This intriguing book, published incollaboration with the Historic Houses Association, brings together objects that are of special significance to the people who live and have lived in Britain’s country houses. Some are quite humble, of no value away from where they are kept and special in their own way; others are objects of extreme rarity and historical importance. They are treasured possessions, giving a glimpse of the people, their characters and tastes and interests, to whom they belonged. Each one has a connection to an individual or a family. Each one has a story to be told.
They come from historic houses all over Britain that are open to visitors and whose owners are members of the Historic Houses Association. They range from Tipoo Sahib’s hat at Belmont to the parrot (now stuffed) given by Disraeli to Lady Bradford at Weston Park. They include pieces of jewellery, letters, sporting paraphernalia, old black and white photographs, and children’s toys and fancy dress.
Among the houses with connections to famous people are Stratfield Saye, Hampshire, bought for the Duke of Wellington by a grateful nation, and Deene Park, Northamptonshire, home of the Earl of Cardigan of the Charge of the Light Brigade. Other houses include:
Abbotsford, Roxburghshire, built by the writer Sir Walter Scott; Alnwick Castle, Northumberland, seat of the dukes of Northumberland; Blenheim Palace, Oxfordshire, memorabilia from the Duke of Marlborough and Sir Winston Churchill; Bowood House, Wiltshire, where Joseph Priestley discovered oxygen; Burghley House, Lincolnshire, built for William Cecil, Lord High Treasurer to Queen Elizabeth I; Capesthorne Hall, Cheshire, items associated with boxing and acting; Dalmeny House, South Queensferry, with its collection of Napoleonic items; Dorney Court, home for generations of the Palmer family; Kelmscott Manor, Oxfordshire, home of William Morris; Lennoxlove, East Lothian, with connections to Mary, Queen of Scots, and an important event in World War II.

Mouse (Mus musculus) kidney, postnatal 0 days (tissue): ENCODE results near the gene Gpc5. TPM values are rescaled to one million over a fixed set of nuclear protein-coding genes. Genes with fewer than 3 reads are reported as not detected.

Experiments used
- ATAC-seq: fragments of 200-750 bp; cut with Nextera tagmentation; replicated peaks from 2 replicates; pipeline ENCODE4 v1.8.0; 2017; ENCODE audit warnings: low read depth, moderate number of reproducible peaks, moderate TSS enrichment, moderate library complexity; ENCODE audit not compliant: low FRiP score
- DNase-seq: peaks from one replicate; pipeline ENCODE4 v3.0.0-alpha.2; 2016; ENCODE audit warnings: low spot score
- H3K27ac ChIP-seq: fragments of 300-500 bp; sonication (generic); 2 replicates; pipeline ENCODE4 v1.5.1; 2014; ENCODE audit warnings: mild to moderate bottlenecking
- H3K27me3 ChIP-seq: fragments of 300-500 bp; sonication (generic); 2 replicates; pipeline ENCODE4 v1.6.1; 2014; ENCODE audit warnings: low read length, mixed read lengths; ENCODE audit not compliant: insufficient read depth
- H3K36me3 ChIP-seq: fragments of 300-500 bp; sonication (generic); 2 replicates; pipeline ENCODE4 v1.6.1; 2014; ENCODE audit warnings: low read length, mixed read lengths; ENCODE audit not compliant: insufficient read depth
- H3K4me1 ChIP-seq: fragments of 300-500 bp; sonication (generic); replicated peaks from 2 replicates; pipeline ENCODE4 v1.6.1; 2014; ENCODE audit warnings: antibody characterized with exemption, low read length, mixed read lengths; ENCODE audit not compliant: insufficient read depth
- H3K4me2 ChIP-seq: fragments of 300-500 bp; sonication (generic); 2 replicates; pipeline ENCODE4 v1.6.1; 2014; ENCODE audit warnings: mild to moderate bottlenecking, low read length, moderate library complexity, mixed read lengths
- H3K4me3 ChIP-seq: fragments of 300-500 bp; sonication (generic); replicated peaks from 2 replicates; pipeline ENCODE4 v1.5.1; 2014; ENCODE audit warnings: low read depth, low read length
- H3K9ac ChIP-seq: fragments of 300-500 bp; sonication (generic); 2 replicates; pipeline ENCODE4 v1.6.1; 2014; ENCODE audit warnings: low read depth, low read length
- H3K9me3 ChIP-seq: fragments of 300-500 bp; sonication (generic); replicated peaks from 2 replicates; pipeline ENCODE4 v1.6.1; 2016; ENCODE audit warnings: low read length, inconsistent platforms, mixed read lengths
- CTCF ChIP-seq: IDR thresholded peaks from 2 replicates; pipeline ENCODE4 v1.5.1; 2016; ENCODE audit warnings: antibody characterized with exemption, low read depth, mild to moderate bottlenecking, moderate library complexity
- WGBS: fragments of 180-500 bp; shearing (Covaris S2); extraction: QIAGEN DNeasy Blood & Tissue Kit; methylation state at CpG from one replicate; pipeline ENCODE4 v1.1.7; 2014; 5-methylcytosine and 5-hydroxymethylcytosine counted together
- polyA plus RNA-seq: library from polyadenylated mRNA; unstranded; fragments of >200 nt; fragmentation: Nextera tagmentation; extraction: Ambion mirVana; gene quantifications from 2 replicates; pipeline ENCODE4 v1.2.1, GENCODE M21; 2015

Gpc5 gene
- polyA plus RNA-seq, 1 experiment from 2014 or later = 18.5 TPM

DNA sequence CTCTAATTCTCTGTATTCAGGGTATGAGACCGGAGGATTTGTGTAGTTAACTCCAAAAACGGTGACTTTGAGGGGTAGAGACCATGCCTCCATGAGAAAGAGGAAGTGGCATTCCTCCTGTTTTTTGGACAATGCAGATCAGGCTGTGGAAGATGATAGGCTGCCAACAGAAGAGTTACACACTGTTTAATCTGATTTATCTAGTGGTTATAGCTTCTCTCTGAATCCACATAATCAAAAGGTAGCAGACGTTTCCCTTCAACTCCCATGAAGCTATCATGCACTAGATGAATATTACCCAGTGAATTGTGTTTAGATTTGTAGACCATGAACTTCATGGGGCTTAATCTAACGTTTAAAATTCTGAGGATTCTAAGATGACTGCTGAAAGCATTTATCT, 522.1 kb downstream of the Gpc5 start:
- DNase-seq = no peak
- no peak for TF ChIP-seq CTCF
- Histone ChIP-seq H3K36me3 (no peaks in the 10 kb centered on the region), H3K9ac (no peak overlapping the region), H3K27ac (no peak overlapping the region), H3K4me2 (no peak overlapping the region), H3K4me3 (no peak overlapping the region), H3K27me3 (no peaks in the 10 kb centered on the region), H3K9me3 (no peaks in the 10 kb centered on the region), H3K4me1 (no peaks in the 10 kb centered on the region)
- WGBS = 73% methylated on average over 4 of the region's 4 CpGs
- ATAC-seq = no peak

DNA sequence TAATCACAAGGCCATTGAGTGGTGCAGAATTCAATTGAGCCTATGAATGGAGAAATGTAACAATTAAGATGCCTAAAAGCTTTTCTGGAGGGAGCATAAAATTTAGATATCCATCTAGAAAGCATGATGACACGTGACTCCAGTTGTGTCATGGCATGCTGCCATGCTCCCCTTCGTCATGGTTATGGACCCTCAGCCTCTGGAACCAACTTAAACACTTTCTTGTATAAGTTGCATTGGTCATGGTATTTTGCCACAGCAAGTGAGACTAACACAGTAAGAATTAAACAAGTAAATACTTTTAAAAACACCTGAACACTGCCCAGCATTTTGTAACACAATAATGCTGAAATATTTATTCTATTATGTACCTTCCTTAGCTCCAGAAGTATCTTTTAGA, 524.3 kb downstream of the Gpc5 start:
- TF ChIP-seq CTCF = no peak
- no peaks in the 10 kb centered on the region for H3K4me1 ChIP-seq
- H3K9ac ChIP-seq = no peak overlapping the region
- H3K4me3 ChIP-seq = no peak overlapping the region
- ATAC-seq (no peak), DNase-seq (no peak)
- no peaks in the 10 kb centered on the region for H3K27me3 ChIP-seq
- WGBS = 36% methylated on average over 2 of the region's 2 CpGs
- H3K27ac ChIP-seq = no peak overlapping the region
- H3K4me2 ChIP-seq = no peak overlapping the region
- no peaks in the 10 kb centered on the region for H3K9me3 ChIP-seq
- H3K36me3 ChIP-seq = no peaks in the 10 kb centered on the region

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Elizabeth Drury, an art historian with a special interest in social history, has been involved in publishing for many years. She has worked for English Heritage and has edited among other books Cliveden: The Place and the People and The Royal Hospital Chelsea. She wrote The Butler’s Pantry Book and Self Portraits of the World’s Greatest Painters and co-authored Forgotten London, The Victorian Garden Album and The Victorian Household Album. For the National Trust she co-authored several books, most recently Country House Life: A Century in Photographs.